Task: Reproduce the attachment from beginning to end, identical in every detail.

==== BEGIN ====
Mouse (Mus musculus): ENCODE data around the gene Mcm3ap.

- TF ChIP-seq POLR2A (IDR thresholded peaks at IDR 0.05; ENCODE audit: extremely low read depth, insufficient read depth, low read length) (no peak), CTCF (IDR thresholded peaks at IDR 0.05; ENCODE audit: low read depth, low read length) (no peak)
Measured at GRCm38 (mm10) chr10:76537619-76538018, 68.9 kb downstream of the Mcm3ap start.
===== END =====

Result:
Mouse (Mus musculus): ENCODE data around the gene Mcm3ap.

- TF ChIP-seq POLR2A (IDR thresholded peaks at IDR 0.05; ENCODE audit: extremely low read depth, insufficient read depth, low read length) (no peak), CTCF (IDR thresholded peaks at IDR 0.05; ENCODE audit: low read depth, low read length) (no peak)
Measured at GRCm38 (mm10) chr10:76537619-76538018, 68.9 kb downstream of the Mcm3ap start.